Most Philosophical Texts

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2020/03/15
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As an upcoming undergraduate senior, I frantically searched my college’s registrar website for a course that would satisfy a philosophy requirement for my biology major; this would be my first philosophy course throughout my college career. My eyes bounced around my laptop screen until landing on a course titled Happiness and Meaning of Life. My head tilted in curiosity. As a young adult with a bright future and entire world ahead of me, I place importance on understanding what truly brings meaning to my life. From this class, I have read several works that provide insight to this. I personally resonate with The Epicurus Reader the most, and have chosen to expound on the core philosophical values expressed within the text. This paper will present the main ideas of the text while relating them to happiness and purpose, and will also provide a reflection to how these subjects relate to my life.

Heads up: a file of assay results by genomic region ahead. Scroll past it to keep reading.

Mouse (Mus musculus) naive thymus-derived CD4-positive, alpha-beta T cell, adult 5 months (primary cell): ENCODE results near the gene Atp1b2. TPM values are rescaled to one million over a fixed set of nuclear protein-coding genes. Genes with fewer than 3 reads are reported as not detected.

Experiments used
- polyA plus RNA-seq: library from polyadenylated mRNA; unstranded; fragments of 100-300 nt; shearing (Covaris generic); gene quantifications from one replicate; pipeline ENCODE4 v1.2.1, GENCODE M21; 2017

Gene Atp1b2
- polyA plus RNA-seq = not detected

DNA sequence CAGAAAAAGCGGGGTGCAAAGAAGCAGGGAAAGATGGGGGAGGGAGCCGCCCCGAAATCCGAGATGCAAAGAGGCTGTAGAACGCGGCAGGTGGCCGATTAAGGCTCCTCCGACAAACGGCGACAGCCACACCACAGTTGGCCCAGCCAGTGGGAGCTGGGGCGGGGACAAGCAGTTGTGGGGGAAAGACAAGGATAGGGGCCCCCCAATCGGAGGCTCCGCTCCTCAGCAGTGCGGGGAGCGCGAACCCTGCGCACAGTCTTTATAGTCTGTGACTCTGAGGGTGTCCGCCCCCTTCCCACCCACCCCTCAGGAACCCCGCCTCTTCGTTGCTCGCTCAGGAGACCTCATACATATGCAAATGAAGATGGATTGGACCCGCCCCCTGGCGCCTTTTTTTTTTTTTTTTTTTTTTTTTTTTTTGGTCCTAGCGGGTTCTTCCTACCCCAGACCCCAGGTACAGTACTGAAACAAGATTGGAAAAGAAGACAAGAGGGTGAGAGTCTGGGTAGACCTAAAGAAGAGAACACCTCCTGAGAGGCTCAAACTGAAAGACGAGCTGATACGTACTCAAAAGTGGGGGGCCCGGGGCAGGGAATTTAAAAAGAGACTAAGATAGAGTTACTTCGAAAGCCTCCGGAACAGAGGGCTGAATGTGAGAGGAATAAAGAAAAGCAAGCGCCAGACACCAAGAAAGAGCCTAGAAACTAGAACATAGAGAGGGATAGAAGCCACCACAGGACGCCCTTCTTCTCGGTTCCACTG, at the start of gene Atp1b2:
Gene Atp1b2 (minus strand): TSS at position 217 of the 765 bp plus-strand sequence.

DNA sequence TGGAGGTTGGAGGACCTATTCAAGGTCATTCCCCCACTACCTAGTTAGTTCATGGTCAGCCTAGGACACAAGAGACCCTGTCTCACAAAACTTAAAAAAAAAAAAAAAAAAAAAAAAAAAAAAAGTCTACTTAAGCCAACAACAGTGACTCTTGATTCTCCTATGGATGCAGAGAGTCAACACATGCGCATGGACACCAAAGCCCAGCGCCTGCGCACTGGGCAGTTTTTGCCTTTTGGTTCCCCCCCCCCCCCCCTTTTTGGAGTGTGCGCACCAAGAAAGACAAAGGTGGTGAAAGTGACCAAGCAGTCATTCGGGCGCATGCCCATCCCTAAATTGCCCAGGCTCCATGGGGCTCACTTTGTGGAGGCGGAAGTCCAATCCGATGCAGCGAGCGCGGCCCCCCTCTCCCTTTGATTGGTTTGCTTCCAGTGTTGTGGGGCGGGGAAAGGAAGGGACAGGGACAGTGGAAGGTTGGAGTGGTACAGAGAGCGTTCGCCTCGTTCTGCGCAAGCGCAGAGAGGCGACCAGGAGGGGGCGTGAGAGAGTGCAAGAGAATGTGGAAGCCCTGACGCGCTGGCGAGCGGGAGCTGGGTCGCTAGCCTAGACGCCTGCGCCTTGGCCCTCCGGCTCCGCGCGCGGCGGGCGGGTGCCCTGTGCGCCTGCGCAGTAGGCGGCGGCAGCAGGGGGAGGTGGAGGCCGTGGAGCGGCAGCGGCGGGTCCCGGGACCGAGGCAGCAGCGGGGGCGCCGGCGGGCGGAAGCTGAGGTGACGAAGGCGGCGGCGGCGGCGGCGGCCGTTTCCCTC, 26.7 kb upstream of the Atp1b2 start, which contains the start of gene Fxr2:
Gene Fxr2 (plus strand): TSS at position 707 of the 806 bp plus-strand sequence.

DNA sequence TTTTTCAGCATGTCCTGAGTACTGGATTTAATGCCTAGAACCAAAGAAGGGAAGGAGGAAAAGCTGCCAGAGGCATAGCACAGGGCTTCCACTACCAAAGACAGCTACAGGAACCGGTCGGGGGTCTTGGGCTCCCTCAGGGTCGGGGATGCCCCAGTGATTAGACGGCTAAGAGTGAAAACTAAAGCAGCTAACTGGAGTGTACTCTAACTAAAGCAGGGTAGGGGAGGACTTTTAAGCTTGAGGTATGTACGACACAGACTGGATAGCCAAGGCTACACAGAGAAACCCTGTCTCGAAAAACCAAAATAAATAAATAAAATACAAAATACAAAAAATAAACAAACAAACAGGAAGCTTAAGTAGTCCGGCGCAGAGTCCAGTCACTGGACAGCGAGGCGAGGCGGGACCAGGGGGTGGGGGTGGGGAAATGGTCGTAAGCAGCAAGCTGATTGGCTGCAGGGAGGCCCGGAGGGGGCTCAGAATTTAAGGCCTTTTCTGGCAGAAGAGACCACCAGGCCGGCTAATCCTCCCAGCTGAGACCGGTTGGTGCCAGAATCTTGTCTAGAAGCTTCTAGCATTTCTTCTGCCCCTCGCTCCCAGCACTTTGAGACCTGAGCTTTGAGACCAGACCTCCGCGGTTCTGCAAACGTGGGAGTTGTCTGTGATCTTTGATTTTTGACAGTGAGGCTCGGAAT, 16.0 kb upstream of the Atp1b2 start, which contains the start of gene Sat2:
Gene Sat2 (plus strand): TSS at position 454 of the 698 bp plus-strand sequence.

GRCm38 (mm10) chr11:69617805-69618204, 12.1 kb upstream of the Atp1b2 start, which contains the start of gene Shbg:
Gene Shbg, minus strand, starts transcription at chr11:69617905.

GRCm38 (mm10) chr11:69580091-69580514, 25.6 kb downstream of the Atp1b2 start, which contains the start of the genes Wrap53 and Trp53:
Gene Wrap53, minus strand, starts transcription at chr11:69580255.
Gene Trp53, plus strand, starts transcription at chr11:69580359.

The central ideas of most philosophical texts can be justified by first understanding their respective metaphysics. Metaphysics provides insight into that which extends beyond the natural world, and serves as the foundation to the philosophies of life. Within the hedonism described in The Epicurean Reader, it is understood that the universe is just a void of empty space filled with atoms. Most atoms of the universe follow predictable paths in a uniformed fashion, with the exception of a few atoms that deviate from this uniformity. These atoms are believed to swerve, exhibiting a declination of the normal. This sliver of contradiction provides the basis for many concepts within Epicureanism, which is the specific branch of hedonism that Epicurus encourages.